| 22 April 2024, Monday |

G7 joins EU price cap on Russian oil

“Crippling Russia’s energy revenues is at the core of stopping Russia’s war machine,” Estonian Prime Minister Kaja Kallas posted on Twitter, as Poland agreed on Friday to the European Union’s deal for a $60 (€57) per barrel price cap on Russian seaborne oil.
Poland, which was promoting a lower cap, has now withdrawn its objection to the EU proposal, and the deal will be made official in the coming days, Warsaw’s Ambassador to the EU Andrzej Sados told reporters.
The Czech Republic, which currently holds the EU presidency, said in a statement that “ambassadors have just reached an agreement on price cap for Russian seaborne oil.”
The decision must still be officially approved with a written procedure, which is expected to go through.
Shortly after the EU agreed on the measure, the Group of Seven (G7), which includes Canada, Japan, the United Kingdom and the United States as well as EU members France, Germany and Italy, and Australia also adopted the $60-per-barrel cap.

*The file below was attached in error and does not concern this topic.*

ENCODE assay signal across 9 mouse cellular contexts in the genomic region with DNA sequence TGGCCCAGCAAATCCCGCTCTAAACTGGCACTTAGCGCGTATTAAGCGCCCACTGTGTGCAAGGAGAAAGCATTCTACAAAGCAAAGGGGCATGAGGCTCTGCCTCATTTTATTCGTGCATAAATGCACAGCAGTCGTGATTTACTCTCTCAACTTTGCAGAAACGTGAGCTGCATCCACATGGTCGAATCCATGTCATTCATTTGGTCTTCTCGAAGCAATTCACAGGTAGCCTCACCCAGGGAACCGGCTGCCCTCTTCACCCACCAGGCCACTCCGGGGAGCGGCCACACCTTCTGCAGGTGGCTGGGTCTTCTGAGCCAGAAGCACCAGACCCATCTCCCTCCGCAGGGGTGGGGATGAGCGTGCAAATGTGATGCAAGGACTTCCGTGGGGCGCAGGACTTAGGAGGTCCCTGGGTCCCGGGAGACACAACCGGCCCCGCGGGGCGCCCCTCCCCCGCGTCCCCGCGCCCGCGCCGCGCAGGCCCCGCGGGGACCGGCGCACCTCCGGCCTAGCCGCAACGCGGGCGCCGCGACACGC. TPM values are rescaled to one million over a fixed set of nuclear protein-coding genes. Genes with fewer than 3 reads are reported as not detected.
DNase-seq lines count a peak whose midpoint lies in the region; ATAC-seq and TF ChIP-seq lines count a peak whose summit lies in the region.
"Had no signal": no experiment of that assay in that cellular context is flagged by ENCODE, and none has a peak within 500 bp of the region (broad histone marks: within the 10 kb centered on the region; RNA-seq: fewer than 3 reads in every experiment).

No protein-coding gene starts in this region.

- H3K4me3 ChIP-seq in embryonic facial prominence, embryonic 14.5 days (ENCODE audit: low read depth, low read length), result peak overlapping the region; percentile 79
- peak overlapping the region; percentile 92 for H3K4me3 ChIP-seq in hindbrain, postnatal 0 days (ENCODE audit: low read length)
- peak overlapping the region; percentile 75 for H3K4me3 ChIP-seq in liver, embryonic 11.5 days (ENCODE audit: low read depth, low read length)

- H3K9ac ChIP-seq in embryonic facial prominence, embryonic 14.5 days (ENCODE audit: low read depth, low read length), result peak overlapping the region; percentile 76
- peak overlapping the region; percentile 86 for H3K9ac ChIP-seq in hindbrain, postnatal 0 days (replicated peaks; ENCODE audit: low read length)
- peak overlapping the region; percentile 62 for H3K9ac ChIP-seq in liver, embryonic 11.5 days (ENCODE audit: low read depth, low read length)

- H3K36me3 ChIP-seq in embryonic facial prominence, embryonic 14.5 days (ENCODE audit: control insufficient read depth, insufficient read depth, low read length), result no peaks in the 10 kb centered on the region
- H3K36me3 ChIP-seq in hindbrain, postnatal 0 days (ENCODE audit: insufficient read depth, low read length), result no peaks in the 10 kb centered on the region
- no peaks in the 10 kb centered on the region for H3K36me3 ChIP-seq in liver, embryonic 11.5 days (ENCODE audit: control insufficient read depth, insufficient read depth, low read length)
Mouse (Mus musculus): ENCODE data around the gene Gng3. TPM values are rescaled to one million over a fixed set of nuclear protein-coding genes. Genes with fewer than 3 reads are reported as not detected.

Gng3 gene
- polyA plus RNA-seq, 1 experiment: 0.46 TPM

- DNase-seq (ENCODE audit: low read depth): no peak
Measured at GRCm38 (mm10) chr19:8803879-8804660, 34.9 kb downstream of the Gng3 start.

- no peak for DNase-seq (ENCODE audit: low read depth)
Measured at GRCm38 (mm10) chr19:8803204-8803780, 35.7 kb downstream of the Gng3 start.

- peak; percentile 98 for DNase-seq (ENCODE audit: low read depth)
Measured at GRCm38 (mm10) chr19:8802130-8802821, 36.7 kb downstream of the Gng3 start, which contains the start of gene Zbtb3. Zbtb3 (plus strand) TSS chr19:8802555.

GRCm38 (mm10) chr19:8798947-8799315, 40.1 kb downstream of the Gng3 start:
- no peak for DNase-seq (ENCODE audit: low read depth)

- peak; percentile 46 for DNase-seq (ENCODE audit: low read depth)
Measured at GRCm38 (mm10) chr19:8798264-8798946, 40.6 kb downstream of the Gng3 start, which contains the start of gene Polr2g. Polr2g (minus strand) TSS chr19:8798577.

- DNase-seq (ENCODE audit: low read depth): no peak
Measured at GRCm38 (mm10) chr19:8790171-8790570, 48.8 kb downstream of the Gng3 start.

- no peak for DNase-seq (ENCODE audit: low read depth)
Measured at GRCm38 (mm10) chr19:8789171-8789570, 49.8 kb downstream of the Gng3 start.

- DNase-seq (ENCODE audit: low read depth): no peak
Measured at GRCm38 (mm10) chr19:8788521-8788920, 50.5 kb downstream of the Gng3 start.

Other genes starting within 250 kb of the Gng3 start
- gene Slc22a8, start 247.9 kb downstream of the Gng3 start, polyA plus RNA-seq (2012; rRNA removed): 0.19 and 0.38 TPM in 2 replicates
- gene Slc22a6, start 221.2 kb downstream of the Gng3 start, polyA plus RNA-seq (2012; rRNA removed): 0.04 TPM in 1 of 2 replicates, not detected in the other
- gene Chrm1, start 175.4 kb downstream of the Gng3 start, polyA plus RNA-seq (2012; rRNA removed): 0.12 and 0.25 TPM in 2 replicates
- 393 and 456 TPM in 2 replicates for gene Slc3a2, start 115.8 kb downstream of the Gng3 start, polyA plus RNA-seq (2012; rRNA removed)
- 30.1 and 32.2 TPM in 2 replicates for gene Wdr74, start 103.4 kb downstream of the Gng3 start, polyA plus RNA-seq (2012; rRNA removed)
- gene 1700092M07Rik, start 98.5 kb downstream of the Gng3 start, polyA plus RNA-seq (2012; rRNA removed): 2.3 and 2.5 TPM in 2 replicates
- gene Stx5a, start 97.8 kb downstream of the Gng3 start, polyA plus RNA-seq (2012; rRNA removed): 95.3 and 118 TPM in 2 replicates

US Treasury Secretary Janet Yellen said the agreement will help achieve the goal of restricting Putin’s “primary source of revenue for his illegal war in Ukraine while simultaneously preserving the stability of global energy supplies.”
“Today’s announcement is the culmination of months of effort by our coalition, and I commend the hard work of our partners in achieving this outcome,” she said.
The Permanent Representative of Poland to the European Union Andrzej SadosThe Permanent Representative of Poland to the European Union Andrzej Sados
Poland’s ambassador to the EU said the measure should become official over the weekendImage: Olivier Matthys/AP/picture alliance
Embargo on Russian crude oil from Monday
The EU, G7 and Australia will impose an embargo on Russian crude oil from Monday.
Poland’s Sados said the embargo was the most significant sanction so far placed on Russia in response to its invasion of Ukraine.
He added that Poland and the EU were “working on the next package of sanctions, which will be painful and expensive for Russia.”
Since the war in Ukraine began, a primary target for Western governments has been to try to limit Russia’s revenues from energy exports.

  • DW